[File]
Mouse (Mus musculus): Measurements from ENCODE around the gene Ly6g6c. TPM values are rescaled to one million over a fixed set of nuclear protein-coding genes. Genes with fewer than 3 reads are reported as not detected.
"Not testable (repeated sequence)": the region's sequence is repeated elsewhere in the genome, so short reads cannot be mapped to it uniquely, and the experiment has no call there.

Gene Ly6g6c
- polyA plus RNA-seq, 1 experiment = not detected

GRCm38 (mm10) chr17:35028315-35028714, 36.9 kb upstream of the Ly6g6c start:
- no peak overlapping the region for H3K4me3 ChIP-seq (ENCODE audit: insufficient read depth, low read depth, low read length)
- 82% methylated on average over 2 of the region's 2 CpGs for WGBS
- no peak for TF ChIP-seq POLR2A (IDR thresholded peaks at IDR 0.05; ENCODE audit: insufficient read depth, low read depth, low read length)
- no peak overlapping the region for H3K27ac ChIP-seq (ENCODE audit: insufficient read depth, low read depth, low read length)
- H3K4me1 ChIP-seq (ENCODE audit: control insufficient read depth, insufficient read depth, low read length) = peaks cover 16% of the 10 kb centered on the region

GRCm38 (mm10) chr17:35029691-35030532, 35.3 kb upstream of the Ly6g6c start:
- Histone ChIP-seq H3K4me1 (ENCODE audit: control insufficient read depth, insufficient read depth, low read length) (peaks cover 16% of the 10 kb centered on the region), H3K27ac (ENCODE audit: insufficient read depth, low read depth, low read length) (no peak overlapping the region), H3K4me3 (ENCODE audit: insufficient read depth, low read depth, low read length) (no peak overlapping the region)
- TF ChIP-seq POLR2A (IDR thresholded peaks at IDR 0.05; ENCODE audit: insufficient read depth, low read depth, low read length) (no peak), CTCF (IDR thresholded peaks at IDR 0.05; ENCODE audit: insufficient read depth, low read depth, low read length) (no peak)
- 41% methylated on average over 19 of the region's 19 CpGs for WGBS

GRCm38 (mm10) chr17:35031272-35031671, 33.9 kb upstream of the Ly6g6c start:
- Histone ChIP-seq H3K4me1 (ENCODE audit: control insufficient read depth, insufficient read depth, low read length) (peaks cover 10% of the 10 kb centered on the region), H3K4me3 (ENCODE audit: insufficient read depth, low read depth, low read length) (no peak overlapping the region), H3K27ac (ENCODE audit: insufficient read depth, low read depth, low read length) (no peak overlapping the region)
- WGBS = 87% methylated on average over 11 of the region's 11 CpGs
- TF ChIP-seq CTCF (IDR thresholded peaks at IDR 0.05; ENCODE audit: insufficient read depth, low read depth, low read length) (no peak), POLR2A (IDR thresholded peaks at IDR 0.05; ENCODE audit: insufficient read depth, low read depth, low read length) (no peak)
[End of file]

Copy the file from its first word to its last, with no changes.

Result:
Mouse (Mus musculus): Measurements from ENCODE around the gene Ly6g6c. TPM values are rescaled to one million over a fixed set of nuclear protein-coding genes. Genes with fewer than 3 reads are reported as not detected.
"Not testable (repeated sequence)": the region's sequence is repeated elsewhere in the genome, so short reads cannot be mapped to it uniquely, and the experiment has no call there.

Gene Ly6g6c
- polyA plus RNA-seq, 1 experiment = not detected

GRCm38 (mm10) chr17:35028315-35028714, 36.9 kb upstream of the Ly6g6c start:
- no peak overlapping the region for H3K4me3 ChIP-seq (ENCODE audit: insufficient read depth, low read depth, low read length)
- 82% methylated on average over 2 of the region's 2 CpGs for WGBS
- no peak for TF ChIP-seq POLR2A (IDR thresholded peaks at IDR 0.05; ENCODE audit: insufficient read depth, low read depth, low read length)
- no peak overlapping the region for H3K27ac ChIP-seq (ENCODE audit: insufficient read depth, low read depth, low read length)
- H3K4me1 ChIP-seq (ENCODE audit: control insufficient read depth, insufficient read depth, low read length) = peaks cover 16% of the 10 kb centered on the region

GRCm38 (mm10) chr17:35029691-35030532, 35.3 kb upstream of the Ly6g6c start:
- Histone ChIP-seq H3K4me1 (ENCODE audit: control insufficient read depth, insufficient read depth, low read length) (peaks cover 16% of the 10 kb centered on the region), H3K27ac (ENCODE audit: insufficient read depth, low read depth, low read length) (no peak overlapping the region), H3K4me3 (ENCODE audit: insufficient read depth, low read depth, low read length) (no peak overlapping the region)
- TF ChIP-seq POLR2A (IDR thresholded peaks at IDR 0.05; ENCODE audit: insufficient read depth, low read depth, low read length) (no peak), CTCF (IDR thresholded peaks at IDR 0.05; ENCODE audit: insufficient read depth, low read depth, low read length) (no peak)
- 41% methylated on average over 19 of the region's 19 CpGs for WGBS

GRCm38 (mm10) chr17:35031272-35031671, 33.9 kb upstream of the Ly6g6c start:
- Histone ChIP-seq H3K4me1 (ENCODE audit: control insufficient read depth, insufficient read depth, low read length) (peaks cover 10% of the 10 kb centered on the region), H3K4me3 (ENCODE audit: insufficient read depth, low read depth, low read length) (no peak overlapping the region), H3K27ac (ENCODE audit: insufficient read depth, low read depth, low read length) (no peak overlapping the region)
- WGBS = 87% methylated on average over 11 of the region's 11 CpGs
- TF ChIP-seq CTCF (IDR thresholded peaks at IDR 0.05; ENCODE audit: insufficient read depth, low read depth, low read length) (no peak), POLR2A (IDR thresholded peaks at IDR 0.05; ENCODE audit: insufficient read depth, low read depth, low read length) (no peak)